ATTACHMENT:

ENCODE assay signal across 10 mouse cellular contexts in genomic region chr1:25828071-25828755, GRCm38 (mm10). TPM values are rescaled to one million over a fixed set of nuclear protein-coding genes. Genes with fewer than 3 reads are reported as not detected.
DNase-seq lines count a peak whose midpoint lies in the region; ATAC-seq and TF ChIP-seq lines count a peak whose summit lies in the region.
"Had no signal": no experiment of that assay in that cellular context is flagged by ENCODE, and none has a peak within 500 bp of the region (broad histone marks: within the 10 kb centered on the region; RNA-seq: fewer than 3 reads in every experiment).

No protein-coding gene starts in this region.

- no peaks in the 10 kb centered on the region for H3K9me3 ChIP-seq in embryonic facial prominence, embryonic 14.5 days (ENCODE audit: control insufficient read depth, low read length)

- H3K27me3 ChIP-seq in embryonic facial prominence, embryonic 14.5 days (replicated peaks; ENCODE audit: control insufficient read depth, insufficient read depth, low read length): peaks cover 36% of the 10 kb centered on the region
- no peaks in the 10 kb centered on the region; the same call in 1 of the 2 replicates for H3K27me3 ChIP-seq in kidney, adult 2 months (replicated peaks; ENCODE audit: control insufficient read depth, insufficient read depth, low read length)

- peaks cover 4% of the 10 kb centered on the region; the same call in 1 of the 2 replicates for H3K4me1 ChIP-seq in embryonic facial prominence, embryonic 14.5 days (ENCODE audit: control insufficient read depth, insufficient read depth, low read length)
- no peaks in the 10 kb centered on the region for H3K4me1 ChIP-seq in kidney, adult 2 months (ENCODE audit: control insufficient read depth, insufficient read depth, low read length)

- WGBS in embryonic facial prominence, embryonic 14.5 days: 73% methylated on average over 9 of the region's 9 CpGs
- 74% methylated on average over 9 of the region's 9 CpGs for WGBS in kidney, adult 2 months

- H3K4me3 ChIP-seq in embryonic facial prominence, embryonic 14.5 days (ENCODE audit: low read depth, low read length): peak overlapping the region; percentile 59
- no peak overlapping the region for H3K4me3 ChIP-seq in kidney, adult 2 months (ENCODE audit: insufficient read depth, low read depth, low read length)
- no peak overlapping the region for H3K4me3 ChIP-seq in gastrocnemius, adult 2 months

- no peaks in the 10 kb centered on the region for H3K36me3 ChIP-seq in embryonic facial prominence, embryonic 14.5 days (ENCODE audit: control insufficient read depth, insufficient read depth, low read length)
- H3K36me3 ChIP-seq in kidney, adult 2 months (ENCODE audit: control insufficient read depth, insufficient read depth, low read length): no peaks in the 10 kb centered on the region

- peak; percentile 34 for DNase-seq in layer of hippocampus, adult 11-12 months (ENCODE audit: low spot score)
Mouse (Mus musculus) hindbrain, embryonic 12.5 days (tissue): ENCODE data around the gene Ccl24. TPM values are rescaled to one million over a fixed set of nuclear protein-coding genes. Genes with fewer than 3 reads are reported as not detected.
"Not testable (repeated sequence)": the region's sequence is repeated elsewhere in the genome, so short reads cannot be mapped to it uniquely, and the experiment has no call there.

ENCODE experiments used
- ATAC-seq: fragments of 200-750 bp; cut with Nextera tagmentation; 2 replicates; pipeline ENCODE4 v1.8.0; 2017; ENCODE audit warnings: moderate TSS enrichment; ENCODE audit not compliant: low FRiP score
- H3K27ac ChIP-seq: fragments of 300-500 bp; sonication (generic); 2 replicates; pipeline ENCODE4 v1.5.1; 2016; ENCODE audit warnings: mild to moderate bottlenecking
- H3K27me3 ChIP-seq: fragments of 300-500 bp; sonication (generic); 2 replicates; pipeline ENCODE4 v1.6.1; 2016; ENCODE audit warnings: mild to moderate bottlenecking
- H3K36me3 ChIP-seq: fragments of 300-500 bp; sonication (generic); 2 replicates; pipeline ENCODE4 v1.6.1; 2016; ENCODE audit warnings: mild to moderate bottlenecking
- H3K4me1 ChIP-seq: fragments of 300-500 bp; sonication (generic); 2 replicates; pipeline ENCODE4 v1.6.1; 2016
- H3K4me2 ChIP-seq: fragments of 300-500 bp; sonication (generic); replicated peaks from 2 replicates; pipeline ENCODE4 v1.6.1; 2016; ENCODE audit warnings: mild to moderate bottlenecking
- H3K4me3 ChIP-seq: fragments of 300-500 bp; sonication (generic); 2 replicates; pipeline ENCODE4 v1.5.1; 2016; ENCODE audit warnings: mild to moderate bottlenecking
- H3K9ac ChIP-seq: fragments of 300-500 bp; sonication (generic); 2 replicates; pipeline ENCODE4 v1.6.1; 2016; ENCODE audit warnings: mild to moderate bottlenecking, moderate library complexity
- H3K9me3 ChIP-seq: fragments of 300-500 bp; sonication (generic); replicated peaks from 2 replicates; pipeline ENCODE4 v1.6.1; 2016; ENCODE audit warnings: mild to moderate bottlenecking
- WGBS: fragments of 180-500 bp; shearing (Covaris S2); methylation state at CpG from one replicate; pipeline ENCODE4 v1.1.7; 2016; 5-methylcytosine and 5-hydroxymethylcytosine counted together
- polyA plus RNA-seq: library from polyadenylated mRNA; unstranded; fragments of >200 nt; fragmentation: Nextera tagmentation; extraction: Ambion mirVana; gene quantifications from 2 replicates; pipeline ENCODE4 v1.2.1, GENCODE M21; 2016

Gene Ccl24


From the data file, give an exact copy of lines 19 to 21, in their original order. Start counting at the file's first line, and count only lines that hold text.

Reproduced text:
"Not testable (repeated sequence)": the region's sequence is repeated elsewhere in the genome, so short reads cannot be mapped to it uniquely, and the experiment has no call there.

ENCODE experiments used
- ATAC-seq: fragments of 200-750 bp; cut with Nextera tagmentation; 2 replicates; pipeline ENCODE4 v1.8.0; 2017; ENCODE audit warnings: moderate TSS enrichment; ENCODE audit not compliant: low FRiP score